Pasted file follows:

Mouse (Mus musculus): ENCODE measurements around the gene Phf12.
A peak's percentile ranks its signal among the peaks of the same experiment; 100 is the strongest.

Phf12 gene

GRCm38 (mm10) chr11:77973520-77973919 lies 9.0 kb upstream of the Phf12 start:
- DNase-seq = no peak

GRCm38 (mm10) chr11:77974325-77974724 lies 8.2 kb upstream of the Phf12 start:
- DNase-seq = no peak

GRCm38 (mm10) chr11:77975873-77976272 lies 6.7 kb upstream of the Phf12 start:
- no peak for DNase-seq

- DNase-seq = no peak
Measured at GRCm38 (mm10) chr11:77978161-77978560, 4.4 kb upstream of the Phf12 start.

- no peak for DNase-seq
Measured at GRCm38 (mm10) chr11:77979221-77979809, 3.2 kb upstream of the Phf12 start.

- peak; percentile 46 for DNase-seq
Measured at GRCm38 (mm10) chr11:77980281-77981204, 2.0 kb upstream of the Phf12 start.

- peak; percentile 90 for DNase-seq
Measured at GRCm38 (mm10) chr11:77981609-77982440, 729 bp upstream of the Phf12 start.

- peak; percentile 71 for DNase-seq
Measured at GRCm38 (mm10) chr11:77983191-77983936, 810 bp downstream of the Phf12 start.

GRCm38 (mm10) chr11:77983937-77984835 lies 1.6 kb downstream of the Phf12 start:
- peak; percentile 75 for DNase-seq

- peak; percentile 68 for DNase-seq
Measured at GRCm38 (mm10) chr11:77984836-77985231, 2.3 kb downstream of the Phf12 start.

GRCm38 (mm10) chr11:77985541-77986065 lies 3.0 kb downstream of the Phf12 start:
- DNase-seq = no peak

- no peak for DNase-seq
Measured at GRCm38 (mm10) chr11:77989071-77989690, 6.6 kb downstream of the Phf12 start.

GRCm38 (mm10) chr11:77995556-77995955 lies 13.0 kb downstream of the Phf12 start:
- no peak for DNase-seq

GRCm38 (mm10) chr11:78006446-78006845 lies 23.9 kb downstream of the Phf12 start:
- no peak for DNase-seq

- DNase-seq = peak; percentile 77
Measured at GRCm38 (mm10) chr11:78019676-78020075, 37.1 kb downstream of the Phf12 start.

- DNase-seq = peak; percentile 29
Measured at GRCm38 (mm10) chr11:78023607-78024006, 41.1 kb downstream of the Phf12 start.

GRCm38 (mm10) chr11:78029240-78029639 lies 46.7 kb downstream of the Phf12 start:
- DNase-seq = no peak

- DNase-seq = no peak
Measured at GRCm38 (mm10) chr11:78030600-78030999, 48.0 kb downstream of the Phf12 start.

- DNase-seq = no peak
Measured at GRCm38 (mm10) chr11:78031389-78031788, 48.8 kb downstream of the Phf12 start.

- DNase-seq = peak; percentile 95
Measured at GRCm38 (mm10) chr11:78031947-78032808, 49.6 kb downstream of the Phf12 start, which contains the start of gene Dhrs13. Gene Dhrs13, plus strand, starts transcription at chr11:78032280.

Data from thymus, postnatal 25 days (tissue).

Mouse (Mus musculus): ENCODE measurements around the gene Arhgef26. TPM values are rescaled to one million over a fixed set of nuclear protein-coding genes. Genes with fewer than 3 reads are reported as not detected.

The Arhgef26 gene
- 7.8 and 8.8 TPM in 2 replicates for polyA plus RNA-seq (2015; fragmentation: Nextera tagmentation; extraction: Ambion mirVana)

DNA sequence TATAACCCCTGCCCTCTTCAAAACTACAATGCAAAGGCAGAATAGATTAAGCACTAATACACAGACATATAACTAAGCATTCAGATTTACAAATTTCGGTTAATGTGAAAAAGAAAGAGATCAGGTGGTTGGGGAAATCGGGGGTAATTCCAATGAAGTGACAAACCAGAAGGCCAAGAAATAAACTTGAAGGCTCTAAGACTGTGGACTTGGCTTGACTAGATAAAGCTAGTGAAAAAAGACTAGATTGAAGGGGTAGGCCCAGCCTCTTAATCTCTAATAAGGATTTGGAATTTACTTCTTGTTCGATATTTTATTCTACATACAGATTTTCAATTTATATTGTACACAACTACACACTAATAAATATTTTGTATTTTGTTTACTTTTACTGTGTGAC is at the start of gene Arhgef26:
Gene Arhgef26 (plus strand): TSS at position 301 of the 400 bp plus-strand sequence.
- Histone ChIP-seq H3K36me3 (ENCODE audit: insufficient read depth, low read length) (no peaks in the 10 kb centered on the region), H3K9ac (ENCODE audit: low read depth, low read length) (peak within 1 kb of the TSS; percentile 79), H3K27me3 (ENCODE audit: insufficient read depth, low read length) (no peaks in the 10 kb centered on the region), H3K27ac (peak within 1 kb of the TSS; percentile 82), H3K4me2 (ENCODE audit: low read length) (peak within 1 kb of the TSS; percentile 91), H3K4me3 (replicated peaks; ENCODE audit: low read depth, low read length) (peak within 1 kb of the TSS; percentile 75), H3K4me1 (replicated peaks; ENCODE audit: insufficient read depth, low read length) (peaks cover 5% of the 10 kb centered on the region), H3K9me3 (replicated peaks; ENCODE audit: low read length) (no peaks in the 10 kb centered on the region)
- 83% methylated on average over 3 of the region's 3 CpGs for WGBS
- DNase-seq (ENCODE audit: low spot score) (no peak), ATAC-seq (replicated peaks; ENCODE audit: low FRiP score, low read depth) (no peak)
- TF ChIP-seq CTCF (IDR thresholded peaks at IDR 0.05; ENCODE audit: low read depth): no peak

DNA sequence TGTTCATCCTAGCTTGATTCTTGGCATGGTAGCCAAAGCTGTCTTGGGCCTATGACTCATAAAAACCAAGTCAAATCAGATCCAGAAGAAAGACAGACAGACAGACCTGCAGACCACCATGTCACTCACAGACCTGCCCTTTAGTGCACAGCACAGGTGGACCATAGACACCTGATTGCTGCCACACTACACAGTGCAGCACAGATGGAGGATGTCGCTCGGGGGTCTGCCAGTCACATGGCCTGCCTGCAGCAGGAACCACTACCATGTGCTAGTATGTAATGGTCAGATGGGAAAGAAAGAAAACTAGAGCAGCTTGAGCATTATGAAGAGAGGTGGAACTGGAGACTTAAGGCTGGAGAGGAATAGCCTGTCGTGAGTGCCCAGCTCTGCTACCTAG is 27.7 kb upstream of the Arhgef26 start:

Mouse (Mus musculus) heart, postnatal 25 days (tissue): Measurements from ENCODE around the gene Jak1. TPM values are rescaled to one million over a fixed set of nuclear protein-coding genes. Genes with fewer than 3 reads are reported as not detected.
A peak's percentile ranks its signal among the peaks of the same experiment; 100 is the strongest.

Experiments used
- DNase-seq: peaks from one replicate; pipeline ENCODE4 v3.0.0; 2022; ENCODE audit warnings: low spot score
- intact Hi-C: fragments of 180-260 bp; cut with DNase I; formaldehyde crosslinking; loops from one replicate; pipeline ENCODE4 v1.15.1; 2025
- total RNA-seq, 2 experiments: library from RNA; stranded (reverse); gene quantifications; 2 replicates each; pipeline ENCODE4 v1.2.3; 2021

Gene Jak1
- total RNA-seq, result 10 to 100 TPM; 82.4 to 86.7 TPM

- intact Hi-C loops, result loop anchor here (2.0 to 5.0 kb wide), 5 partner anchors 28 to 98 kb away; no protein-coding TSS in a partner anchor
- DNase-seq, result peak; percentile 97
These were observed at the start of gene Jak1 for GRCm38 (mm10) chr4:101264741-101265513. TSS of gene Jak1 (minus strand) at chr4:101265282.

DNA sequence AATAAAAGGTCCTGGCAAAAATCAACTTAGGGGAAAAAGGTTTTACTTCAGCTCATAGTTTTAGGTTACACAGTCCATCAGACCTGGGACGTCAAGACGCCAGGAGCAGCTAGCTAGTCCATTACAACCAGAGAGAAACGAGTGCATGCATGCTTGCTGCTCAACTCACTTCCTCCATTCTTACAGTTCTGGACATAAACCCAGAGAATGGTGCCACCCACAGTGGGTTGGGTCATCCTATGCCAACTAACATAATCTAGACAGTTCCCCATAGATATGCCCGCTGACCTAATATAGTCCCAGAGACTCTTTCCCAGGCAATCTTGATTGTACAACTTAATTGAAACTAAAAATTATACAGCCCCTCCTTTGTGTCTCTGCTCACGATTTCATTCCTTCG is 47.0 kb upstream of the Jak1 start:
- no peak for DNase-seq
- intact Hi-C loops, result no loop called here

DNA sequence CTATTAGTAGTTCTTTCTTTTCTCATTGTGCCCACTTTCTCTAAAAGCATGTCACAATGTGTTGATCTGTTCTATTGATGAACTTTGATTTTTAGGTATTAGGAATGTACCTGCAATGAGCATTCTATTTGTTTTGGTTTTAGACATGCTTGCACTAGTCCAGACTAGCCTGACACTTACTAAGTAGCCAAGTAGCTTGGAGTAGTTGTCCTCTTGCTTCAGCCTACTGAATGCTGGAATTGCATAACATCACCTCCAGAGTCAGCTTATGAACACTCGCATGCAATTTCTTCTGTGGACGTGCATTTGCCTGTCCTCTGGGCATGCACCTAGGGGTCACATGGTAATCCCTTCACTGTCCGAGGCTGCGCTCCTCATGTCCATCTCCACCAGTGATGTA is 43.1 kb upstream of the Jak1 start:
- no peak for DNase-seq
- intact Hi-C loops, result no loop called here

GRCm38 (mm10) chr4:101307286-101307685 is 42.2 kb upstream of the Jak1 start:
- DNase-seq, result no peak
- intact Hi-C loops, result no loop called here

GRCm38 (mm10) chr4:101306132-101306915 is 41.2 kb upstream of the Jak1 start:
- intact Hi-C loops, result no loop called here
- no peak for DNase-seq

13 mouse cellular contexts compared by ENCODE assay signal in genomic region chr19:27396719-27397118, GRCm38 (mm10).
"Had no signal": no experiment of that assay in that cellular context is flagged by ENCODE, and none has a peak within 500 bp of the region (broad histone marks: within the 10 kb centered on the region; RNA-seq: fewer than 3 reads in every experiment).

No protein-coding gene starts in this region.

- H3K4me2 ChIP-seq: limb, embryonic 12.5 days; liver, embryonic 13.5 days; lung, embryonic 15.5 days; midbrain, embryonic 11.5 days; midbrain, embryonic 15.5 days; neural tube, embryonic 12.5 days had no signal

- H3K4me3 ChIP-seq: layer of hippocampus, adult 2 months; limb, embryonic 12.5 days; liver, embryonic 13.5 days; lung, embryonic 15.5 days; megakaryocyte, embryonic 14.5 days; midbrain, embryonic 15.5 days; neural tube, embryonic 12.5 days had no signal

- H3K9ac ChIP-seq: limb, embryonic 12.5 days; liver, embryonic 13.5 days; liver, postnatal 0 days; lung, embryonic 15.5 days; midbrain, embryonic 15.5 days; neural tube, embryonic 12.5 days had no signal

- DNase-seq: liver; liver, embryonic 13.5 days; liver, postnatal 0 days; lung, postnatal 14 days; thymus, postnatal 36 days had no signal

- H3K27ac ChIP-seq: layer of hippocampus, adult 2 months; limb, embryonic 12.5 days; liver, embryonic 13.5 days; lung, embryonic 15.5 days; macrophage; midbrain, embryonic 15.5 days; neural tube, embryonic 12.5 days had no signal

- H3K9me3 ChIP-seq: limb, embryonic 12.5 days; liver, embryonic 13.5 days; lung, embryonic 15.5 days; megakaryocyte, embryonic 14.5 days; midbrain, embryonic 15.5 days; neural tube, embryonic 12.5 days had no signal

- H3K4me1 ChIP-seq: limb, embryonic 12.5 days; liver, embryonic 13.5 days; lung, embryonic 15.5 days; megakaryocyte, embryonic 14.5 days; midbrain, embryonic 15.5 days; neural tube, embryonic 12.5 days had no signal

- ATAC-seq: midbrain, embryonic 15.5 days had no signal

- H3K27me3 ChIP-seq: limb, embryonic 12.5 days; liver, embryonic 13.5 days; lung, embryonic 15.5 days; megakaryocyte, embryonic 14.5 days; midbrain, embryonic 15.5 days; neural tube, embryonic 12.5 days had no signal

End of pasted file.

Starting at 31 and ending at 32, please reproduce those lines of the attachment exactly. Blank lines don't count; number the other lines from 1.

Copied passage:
- no peak for DNase-seq

- DNase-seq = peak; percentile 77